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What do I know or understand when I can communicate with language?
‘You can deceive yourself into thinking that the child is talking if it makes sounds which, if made by a genuine language-user, would have a definite meaning.
’ … If a mouse had vocal cords of the right sort, you could train it to say “Cheese”. But that word would not have a meaning when uttered by the mouse, nor would the mouse understand what it “said”.’
Davidson 1999: 11
'to attribute to a speaker no more than knowledge of how to play … interlocking language games is to make him a participant in an activity he cannot survey (‘cannot see what is going on’).'
Dummett (1979: 224)
Understanding a word can’t be purely a practical ability because this would ‘render mysterious our capacity to know whether we are understanding.’
Dummett (1991: 93)
Language is ‘a rational activity on the part of creatures to whom can be ascribed intention and purpose’. So we need to distinguish ‘those regularities of which a language speaker, acting as a rational agent engaged in conscious, voluntary action, makes use from those that may be hidden from him.’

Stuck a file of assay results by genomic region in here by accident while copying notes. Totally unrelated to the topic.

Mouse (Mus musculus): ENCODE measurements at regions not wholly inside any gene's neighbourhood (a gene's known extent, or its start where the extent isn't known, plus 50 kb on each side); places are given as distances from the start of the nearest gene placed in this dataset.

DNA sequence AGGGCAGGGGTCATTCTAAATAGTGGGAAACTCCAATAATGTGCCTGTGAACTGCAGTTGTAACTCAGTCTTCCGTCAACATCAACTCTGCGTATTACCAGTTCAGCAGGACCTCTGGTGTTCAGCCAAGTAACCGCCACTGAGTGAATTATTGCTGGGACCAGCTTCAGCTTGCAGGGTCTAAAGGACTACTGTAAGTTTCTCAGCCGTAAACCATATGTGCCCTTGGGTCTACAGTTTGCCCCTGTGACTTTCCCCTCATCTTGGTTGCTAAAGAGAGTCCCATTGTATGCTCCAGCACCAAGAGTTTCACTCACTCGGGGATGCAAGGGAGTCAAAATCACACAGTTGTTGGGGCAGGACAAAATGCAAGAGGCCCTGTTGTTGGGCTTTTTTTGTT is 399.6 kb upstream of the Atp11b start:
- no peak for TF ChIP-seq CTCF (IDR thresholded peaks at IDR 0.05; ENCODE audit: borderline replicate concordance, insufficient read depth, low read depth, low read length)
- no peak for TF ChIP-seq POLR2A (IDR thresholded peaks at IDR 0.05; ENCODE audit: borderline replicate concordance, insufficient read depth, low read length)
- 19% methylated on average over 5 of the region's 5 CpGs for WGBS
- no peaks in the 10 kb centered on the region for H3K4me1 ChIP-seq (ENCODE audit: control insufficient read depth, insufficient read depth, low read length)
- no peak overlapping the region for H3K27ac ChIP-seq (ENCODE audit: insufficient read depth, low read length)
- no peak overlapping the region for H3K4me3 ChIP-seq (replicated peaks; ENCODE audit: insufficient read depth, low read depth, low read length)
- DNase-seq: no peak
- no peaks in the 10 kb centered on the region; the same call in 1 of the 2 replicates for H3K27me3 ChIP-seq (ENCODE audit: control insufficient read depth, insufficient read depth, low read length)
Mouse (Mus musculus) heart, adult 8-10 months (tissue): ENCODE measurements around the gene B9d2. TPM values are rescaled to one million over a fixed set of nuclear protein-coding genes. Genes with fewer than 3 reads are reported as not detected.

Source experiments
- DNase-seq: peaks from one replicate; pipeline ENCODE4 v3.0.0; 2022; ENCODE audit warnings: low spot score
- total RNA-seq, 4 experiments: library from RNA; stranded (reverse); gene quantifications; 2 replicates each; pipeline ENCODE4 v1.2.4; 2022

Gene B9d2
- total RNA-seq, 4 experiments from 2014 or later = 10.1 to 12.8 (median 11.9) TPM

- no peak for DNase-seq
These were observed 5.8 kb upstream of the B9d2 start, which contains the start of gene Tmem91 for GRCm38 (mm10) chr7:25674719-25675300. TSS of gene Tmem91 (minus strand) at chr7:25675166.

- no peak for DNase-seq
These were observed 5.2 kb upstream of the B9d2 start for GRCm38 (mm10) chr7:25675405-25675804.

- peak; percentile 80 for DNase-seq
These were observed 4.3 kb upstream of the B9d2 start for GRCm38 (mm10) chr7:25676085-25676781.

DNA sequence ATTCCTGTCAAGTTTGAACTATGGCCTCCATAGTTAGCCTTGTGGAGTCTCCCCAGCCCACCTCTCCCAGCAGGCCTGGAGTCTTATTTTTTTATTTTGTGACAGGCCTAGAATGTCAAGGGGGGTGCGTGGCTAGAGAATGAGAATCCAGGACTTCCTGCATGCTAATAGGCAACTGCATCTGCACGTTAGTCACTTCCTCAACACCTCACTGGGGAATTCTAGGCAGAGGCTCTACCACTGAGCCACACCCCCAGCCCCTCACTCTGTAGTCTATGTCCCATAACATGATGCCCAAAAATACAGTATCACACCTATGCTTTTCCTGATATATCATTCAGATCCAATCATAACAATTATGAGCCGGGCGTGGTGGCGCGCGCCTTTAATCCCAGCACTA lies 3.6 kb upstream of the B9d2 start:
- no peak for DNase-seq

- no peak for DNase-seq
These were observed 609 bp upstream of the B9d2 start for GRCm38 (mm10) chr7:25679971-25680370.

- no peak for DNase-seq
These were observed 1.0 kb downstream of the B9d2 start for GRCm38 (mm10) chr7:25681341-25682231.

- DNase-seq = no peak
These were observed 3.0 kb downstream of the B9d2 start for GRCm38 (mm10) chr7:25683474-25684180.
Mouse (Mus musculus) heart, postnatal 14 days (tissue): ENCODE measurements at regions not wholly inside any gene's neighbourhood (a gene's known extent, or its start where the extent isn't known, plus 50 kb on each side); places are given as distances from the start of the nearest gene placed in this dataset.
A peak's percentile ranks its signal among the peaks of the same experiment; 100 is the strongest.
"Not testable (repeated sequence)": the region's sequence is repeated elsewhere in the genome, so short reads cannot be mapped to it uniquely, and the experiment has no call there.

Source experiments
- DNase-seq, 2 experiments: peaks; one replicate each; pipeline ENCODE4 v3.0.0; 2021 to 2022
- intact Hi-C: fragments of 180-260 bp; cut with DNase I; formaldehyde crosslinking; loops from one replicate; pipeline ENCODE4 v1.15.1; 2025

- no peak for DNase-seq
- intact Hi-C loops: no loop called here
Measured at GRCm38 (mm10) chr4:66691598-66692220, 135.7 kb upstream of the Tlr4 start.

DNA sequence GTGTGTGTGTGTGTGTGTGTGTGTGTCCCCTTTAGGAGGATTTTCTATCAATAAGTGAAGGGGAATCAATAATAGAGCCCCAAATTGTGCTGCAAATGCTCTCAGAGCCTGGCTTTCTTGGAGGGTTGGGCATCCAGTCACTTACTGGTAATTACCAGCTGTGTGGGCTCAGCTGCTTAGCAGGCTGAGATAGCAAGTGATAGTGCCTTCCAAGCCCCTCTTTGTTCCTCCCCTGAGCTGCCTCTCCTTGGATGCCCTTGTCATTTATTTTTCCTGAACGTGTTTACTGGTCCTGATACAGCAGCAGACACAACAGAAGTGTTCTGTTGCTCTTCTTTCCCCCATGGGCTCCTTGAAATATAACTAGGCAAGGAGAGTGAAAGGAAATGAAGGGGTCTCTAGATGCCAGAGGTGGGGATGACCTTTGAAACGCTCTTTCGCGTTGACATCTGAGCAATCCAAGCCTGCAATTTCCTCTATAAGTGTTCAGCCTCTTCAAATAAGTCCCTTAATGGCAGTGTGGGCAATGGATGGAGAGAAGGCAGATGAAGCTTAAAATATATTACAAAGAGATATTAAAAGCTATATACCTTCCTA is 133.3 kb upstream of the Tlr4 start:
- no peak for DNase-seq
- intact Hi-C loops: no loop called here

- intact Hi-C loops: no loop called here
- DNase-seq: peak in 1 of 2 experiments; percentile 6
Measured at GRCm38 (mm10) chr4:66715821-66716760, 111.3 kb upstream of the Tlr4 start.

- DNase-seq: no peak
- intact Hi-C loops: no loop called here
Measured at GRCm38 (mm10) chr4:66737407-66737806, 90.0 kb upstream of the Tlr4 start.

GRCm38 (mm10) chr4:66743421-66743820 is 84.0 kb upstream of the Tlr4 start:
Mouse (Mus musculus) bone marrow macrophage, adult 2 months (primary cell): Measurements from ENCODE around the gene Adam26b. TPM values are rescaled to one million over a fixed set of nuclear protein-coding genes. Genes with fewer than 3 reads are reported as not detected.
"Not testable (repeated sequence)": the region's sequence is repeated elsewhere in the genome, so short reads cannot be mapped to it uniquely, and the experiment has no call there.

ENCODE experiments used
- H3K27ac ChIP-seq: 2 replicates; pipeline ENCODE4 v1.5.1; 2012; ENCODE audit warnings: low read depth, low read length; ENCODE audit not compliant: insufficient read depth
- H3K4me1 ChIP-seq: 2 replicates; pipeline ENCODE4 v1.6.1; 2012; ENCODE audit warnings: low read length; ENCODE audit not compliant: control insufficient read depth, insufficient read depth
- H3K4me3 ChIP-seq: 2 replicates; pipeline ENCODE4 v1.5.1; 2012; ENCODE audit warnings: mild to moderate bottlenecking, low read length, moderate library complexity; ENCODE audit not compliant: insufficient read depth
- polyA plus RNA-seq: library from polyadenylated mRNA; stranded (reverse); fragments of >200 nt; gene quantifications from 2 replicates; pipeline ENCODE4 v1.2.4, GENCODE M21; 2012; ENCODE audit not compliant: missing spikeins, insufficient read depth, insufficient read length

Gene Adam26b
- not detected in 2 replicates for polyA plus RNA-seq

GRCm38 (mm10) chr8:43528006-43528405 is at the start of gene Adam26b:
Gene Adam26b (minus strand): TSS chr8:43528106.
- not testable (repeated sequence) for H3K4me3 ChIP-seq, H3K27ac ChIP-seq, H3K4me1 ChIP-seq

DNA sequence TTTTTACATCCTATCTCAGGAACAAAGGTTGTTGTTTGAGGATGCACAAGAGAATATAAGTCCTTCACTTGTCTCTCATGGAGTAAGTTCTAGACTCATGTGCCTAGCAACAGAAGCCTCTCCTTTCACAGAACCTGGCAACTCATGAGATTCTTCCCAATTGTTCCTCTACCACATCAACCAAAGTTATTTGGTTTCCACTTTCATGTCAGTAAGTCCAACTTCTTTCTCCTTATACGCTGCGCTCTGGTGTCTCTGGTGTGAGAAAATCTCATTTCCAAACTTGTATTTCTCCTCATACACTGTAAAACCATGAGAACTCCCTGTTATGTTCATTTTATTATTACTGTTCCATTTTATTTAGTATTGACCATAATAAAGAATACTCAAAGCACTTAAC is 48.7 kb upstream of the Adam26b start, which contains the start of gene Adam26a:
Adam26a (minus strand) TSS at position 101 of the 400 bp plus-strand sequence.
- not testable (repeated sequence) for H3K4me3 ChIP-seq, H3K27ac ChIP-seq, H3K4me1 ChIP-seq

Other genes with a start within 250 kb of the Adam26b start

Dummett (1978: 104)
‘A child at this stage has no linguistic knowledge but merely a training in certain linguistic practices. When he has reached a stage at which it is possible for him to lie, his utterances will have ceased to be merely responses to features of his environment or to experienced needs. They will have become purposive actions based upon a knowledge of their significance to others.’
We cannot fully explain how humans become able to communicate with language by appeal to training.
‘Whenever I think I understand what he [Davidson] is trying to say, I am told by the Davidson scholars that it is all much more subtle and interesting than that, though very difficult to articulate except by quoting more Davidson.’
Gopnik, “How to understand beliefs” (1995: 399)